Marine biologist Becky Ingham on saving albatrosses from longline fishing hooks
It’s nice to think there’s a perfect job for everyone, somewhere out there. Marine biologist and CEO of Hookpod, Becky Ingham seems to have found hers. It just took a little time, and a short detour via advertising sales, to find it.
During the mid-1990s, Becky Ingham was selling newspaper advertising space in London while wondering how to get back into marine biology.
Meanwhile, in Devon, two inventors had an idea for a way to protect albatrosses and other seabirds from a grisly death on longline fishing hooks. Happily for all concerned, their paths would cross, and the result is Hookpod (below), a device that could reduce seabird by-catch drastically.
Ingham’s first step was to undertake a master’s degree in fisheries. “At the end of that, I had four months to come up with a way to pay for it.”
Which she did by taking work as a fisheries observer in the Falklands. “That was where by-catch, the sheer scale of it, hit me. I decided I wanted to help solve it in some way.”
The sheer scale of by-catch hit me. I decided I wanted to help solve it.
That was also where Ingham met Ben Sullivan, a biologist with BirdLife, who had been approached by inventors Pete and Ben Kibel with their idea.
“When I returned to the UK to have my second child, Ben asked if I’d be interested in joining the team,” says Ingham.
At the time, longline fishing fleets were required to deploy a combination of measures to protect seabirds – weights that sink the hooks quickly, bird-scaring streamers (or tori lines) and setting fishing lines only at night.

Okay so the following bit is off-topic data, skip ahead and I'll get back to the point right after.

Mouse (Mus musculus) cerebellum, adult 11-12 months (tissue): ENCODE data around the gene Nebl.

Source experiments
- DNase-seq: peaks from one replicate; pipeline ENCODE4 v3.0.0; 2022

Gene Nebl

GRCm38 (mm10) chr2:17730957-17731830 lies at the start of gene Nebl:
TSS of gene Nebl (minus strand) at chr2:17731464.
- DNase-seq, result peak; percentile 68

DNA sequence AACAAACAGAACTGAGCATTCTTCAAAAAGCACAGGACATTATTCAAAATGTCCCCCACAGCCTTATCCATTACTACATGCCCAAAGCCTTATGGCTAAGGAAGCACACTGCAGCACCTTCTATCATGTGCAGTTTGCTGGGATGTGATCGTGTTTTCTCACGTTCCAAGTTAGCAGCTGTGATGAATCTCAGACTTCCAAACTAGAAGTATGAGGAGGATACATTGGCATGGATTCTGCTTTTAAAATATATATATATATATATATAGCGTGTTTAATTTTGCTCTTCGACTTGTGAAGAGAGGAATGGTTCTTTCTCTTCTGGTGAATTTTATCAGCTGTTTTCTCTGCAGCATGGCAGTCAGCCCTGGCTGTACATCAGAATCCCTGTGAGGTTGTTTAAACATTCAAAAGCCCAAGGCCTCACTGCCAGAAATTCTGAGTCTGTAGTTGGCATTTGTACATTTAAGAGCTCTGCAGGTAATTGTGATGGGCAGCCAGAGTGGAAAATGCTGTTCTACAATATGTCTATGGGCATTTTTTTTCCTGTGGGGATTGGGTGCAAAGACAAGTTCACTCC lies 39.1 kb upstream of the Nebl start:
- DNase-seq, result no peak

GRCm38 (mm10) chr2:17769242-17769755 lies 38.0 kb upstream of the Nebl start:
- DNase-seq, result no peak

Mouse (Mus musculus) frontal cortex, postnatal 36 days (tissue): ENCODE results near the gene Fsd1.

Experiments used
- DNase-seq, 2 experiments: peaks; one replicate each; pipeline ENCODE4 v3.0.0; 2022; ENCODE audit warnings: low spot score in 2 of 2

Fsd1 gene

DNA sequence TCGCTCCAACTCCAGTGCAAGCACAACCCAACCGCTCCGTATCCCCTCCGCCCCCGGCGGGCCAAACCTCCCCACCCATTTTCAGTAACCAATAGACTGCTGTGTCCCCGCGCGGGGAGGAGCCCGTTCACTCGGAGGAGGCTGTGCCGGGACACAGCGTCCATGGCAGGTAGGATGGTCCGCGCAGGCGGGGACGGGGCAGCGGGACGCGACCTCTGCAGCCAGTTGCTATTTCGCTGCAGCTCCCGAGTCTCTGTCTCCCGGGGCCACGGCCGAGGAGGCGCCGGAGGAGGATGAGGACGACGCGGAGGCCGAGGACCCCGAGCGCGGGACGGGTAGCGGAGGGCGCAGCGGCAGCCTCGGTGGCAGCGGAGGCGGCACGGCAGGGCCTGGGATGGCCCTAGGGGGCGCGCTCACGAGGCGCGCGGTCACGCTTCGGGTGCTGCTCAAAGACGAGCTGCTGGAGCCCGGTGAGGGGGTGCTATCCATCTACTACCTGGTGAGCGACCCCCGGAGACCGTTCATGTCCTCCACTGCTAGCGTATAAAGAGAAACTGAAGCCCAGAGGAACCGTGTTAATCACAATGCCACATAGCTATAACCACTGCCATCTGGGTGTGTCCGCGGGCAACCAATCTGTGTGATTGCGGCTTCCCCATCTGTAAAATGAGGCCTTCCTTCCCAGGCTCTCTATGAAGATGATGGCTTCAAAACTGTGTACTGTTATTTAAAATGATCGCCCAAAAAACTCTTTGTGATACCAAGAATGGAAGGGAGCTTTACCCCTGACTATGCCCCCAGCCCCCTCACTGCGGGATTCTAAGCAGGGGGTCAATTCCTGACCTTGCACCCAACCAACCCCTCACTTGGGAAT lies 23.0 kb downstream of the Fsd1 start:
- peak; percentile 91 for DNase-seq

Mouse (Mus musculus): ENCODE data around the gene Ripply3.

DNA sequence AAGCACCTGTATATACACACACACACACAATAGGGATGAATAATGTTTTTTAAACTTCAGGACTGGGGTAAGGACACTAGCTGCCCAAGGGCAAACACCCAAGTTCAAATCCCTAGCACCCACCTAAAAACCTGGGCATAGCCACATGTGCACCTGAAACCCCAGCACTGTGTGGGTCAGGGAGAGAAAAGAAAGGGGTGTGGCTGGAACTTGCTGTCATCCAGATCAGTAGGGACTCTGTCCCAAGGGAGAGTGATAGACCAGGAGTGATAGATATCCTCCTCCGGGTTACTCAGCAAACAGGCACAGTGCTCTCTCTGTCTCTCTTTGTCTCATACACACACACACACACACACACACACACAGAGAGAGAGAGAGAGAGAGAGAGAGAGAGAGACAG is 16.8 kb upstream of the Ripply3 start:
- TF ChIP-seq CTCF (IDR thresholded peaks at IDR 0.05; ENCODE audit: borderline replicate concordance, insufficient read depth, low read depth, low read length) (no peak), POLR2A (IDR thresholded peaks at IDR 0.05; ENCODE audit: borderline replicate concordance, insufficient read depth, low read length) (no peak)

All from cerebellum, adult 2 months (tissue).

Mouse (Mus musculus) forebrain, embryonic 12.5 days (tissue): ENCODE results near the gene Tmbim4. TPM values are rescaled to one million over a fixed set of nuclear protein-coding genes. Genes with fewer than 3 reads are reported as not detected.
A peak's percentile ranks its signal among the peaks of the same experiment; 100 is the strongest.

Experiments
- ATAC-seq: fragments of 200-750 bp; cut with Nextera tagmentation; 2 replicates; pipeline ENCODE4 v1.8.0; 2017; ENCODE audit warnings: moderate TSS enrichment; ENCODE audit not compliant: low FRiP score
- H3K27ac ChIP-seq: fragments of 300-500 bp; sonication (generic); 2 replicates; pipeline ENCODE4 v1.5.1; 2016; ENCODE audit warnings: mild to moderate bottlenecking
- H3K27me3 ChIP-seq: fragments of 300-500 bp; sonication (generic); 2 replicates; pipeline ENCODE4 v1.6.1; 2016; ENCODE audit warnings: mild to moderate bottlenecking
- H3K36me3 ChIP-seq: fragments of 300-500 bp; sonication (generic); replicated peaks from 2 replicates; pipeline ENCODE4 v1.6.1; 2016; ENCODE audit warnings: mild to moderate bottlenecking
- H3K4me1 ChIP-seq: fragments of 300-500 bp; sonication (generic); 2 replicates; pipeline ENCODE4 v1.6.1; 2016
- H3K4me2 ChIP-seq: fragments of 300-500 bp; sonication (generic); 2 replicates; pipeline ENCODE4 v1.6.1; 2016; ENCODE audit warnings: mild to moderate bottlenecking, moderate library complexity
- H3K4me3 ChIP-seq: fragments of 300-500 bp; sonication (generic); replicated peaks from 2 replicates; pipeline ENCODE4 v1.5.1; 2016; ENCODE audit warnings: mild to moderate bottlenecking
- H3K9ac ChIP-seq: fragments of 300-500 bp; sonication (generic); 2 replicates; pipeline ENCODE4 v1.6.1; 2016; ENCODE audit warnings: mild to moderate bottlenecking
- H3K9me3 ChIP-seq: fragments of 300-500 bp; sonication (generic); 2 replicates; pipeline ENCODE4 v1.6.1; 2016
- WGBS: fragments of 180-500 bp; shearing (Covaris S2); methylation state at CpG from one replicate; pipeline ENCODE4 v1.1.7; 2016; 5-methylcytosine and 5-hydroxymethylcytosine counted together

These measures are effective, but only when used properly. Tori lines often get tangled, while as few as 2 per cent of vessels adhere to the night-setting rule.
Hookpod had the potential to simplify things. It consists of a pressure-sensitive plastic housing that only releases the hook when it reaches a depth of 20m, beyond the range of diving birds.
Trials in New Zealand, Brazil and Japan suggest it reduces by-catch by 95 per cent. “The more research we do, the more data we collect, the more feedback from fishermen we get, the more confidence people have in it,” explains Ingham.
But there was a problem: fishermen required to use tori lines and the like, have little incentive to invest in Hookpods. Regulatory changes were needed.
In January this year, the Western Central Pacific Fisheries Commission (WCPFC) became the first of the four international fisheries bodies to approve Hookpod as a stand-alone by-catch mitigation measure, making it attractive to fishermen.
Ingham is hopeful the other commissions will follow WCPFC’s lead. Even that would only cover the high seas; inshore waters are regulated by individual nations. There’s also the small matter of marketing it to fishermen.
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As Hookpod’s only full-time employee, Ingham has her work cut out. “We’re very lucky that our directors and shareholders are real enthusiasts. They give up a lot of their time to help.”
Public support has also been crucial. “It’s been a long road,” says Ingham. “And yet, in a way, this is only the start.”
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